More than half of U.S. online consumers begin their product searches on Amazon.com’s website or mobile app, a survey found. That means that heading into the busy holiday season, the company is advancing its lead over major retailers like Wal-Mart Stores and search engines as the starting point for online shopping.
Fifty-five percent of those surveyed go to Amazon first when searching for products, an increase from 44 percent a year earlier, according to a Labor Day weekend poll of 2,000 people released by the Internet marketing firm BloomReach Inc. The second annual survey showed search engines, such as Google and Yahoo, and retailers losing ground to Amazon. Search engines were the starting point for 28 percent of those surveyed, declining from 34 percent a year earlier. Specific retailers were the starting point for 16 percent, down from 21 percent.
“Amazon has become the reference point for shoppers,” said Jason Seeba, head of marketing for BloomReach. “Shoppers will go to Amazon first to find a product and check prices.”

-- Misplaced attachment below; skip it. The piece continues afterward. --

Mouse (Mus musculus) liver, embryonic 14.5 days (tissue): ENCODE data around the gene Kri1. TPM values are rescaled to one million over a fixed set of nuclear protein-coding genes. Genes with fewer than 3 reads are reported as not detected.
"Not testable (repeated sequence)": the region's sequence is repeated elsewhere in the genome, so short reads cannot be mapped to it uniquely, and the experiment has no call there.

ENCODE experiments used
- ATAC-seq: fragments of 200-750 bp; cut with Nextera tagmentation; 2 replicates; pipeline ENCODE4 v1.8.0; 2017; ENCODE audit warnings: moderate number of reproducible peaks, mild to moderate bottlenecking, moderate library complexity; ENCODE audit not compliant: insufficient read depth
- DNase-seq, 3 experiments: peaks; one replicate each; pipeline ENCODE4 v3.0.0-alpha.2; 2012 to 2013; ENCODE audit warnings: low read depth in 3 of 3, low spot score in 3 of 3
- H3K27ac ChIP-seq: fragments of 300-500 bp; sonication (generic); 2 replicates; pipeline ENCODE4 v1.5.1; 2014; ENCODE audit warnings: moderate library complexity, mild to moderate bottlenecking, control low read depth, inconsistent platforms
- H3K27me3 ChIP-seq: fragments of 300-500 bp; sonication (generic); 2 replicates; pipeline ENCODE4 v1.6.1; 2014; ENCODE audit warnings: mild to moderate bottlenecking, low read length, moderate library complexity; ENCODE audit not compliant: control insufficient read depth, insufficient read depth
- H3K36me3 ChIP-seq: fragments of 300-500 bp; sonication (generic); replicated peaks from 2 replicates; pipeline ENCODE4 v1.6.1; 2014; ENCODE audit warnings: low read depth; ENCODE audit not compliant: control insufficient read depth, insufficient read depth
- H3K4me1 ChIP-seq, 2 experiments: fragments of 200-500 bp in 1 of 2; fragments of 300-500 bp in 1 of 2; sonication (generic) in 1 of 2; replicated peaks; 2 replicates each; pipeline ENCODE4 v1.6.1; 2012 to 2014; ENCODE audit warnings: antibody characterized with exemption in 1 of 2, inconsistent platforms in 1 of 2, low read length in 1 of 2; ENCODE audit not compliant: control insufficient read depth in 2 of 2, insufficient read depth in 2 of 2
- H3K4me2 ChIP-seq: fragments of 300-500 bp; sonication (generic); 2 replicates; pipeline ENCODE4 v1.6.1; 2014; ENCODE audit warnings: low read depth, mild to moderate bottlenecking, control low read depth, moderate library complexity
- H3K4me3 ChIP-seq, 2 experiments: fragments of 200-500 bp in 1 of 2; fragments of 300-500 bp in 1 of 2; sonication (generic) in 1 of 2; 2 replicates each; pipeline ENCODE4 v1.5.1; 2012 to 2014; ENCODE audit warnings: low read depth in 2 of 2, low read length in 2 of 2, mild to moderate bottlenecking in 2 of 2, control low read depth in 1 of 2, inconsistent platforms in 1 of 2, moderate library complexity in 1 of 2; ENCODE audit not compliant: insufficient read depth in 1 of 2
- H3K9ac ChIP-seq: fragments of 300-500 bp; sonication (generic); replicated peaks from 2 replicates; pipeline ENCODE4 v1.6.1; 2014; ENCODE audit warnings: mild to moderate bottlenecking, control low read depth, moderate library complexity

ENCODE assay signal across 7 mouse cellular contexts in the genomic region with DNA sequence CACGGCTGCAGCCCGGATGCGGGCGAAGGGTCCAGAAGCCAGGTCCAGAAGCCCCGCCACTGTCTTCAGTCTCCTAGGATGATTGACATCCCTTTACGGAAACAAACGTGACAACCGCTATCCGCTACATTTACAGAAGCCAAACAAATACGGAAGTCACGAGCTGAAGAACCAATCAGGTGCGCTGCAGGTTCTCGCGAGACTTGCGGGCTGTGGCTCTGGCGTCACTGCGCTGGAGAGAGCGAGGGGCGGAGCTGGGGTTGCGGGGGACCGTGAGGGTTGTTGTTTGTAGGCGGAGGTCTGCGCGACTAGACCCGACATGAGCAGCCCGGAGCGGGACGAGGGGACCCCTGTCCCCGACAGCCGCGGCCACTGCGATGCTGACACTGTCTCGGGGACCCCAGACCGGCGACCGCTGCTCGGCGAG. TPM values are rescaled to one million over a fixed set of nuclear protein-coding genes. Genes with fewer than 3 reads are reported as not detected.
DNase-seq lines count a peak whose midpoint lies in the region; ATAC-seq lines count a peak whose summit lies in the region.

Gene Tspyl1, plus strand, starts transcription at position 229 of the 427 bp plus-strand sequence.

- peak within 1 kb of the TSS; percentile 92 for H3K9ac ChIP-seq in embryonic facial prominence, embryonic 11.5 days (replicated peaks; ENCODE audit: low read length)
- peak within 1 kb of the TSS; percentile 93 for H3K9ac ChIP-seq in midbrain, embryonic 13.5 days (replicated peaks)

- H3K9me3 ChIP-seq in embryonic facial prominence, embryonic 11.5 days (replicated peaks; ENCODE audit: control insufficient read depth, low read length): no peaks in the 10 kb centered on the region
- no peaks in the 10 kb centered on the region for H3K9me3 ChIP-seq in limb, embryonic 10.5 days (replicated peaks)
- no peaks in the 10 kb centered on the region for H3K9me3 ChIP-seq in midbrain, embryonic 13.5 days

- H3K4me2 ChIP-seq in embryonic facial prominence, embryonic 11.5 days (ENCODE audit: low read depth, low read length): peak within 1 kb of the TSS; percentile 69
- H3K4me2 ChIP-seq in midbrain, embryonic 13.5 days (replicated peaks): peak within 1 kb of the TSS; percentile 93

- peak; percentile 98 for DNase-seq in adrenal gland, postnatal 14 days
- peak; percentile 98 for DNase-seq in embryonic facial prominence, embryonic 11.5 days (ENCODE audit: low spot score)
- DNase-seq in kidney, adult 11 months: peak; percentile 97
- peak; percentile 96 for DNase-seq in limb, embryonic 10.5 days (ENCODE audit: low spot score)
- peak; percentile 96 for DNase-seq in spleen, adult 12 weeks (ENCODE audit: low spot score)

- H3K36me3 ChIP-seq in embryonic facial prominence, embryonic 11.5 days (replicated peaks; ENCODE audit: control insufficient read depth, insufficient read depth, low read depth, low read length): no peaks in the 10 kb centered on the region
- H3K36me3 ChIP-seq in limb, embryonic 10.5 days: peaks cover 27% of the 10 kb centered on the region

The survey results are bad news for Wal-Mart and other retailers trying to make headway against Amazon in online shopping. E-commerce sales are expected to increase 13 percent to $385 billion this year, according to eMarketer. Wal-Mart last month agreed to buy e-commerce startup Jet.com for $3.3 billion, its biggest attempt yet to catch up.
Amazon Prime, the Seattle-based company’s $99-a-year subscription that includes delivery discounts, video and music streaming and online photo storage, has been key to overshadowing competitors in the minds of consumers, said John Blackledge, an analyst at Cowen & Co. Blackledge estimates Amazon had 49 million prime members in August and subscription growth is accelerating.
Amazon has added free same-day delivery and two-hour delivery to Prime subscriptions, as well as food delivery in many cities, increasing the value of membership.
“Amazon keeps adding layers and is innovating at a faster pace than everyone, especially with Prime,” Blackledge said. “Prime members have the Amazon app on the front screen of their smartphones. That definitely hurts Wal-Mart.”
Alphabet Inc., owner of the Google search engine, can withstand the pressure from Amazon because its advertising revenue is diversified, including video ads on streaming site YouTube, said Ali Mogharabi, an analyst at Morningstar Investment Service.
“This trend has been taking place for the past four or five years and it has still not hurt Google search,” he said.
(c) 2016, Bloomberg · Spencer Soper